Kentucky v. King
|Kentucky v. King|
|Argued January 12, 2011
Decided May 16, 2011
|Full case name||Kentucky v. King|
|Citations||563 U.S. 452 (more)
131 S. Ct. 1849
|Prior history||defendant convicted (Fayette Co. Cir. Ct.); affirmed, unpublished (Ky. App.); reversed, 302 S.W.3d 649 (Kentucky, 2010).|
|Warrantless searches conducted in exigent circumstances do not violate the Fourth Amendment so long as the police did not create the exigency by violating or threatening to violate the Fourth amendment.|
|Majority||Alito, joined by Roberts, Scalia, Kennedy, Thomas, Breyer, Sotomayor, Kagan|
Kentucky v. King, 563 U.S. 452 (2011), is a legal dispute that was decided by the US Supreme Court in 2011, holding in an 8-1 opinion that warrantless searches conducted in police-created exigent circumstances do not violate the Fourth Amendment so long as the police did not create the exigency by violating or threatening to violate the Fourth Amendment.
Police officers in Lexington, Kentucky, entered an apartment building in pursuit of a suspect who sold crack cocaine to an undercover informant. The officers lost sight of the suspect and mistakenly assumed he entered an apartment from which they could detect the odor of marijuana. After police knocked on the door and identified themselves, they heard movements, which they believed indicated evidence was about to be destroyed. Police forcibly entered the apartment and found Hollis King and others smoking marijuana. They also found cash, drugs and paraphernalia. King entered a conditional guilty plea; reserving his right to appeal denial of his motion to suppress evidence obtained from what he argued was an illegal search.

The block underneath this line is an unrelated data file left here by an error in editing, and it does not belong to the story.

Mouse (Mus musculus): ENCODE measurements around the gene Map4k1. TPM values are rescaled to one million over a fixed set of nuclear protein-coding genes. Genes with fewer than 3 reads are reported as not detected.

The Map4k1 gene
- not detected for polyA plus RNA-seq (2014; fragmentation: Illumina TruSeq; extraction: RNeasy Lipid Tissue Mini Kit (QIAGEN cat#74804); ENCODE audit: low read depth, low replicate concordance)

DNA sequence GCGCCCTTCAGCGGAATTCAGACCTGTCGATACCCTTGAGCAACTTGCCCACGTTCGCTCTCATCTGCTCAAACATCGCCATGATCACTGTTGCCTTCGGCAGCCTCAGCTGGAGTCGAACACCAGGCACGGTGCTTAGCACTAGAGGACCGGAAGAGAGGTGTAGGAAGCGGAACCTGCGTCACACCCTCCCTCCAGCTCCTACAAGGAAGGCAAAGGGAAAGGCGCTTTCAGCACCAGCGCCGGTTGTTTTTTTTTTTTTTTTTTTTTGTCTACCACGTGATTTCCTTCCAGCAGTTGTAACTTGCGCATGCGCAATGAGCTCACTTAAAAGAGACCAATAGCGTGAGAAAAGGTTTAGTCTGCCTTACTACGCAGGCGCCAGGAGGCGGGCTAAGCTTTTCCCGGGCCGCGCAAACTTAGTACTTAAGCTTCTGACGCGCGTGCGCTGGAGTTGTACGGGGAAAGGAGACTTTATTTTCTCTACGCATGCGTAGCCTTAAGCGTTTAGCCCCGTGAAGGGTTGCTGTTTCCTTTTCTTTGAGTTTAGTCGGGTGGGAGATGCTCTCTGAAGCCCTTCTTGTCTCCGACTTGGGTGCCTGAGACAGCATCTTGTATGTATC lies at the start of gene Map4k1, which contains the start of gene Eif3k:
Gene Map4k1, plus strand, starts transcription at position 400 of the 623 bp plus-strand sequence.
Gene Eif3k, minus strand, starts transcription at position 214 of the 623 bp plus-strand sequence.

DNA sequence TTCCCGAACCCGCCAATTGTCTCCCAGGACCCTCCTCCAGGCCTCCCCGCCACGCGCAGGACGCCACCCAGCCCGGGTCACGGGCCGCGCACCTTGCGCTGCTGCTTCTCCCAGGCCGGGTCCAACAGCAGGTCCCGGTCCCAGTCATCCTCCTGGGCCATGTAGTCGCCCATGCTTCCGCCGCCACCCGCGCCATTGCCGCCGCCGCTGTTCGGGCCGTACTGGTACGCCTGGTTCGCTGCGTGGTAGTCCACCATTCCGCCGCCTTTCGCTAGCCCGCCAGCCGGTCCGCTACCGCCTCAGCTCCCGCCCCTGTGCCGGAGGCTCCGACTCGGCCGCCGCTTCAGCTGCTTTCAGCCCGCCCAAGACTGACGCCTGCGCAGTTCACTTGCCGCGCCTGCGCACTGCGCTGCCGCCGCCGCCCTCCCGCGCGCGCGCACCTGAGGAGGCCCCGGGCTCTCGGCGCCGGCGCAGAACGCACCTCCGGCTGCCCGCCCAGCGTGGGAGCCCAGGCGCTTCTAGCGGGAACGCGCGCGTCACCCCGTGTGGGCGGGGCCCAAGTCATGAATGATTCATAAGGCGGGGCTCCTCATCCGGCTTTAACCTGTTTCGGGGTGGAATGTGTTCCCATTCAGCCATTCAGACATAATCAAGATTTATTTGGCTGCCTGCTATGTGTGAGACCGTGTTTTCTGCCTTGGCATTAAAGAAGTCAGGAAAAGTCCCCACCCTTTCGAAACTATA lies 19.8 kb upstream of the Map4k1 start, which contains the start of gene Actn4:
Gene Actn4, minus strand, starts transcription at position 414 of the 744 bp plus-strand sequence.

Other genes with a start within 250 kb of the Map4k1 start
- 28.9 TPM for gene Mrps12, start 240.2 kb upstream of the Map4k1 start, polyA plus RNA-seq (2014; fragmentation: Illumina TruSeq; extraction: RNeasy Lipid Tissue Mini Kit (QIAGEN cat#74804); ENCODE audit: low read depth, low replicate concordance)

The Kentucky Court of Appeals affirmed the conviction, holding that exigent circumstances supporting the warrantless search were not of the police's making and that police did not engage in deliberate and intentional conduct to evade the warrant requirement. In January 2010, the Kentucky Supreme Court reversed the lower court order, finding that the entry was improper. The court held that the police were not in pursuit of a fleeing suspect when they entered the apartment since there was no evidence that the original suspect even knew that he was being followed by police.
- Bradley, Craig (2011). "Kentucky v. King: The Scope of the Exigent Circumstances Exception". Indiana Legal Studies Research Paper No. 183. SSRN .
- Doyle, Charles (2011). "Warrantless, Police-Triggered Exigent Searches: Kentucky v. King in the Supreme Court" (PDF). CRS Report for Congress No. R41871.
- Levick, Rachel (2012). "'Knock, Listen, Then Break The Door Down'? The Police-Created Exigency Doctrine After Kentucky v. King" (PDF). University of Pennsylvania Law Review. 161 (1): 1–19.
- O'Connor, Martin L. (2011). "Kentucky v. King: The Police Do not Create Exigent Circumstances by Lawfully Knocking on the Door to a Home and Announcing 'Police'". Criminal Justice Studies. 24 (4): 329–336. doi:10.1080/1478601X.2011.625695.
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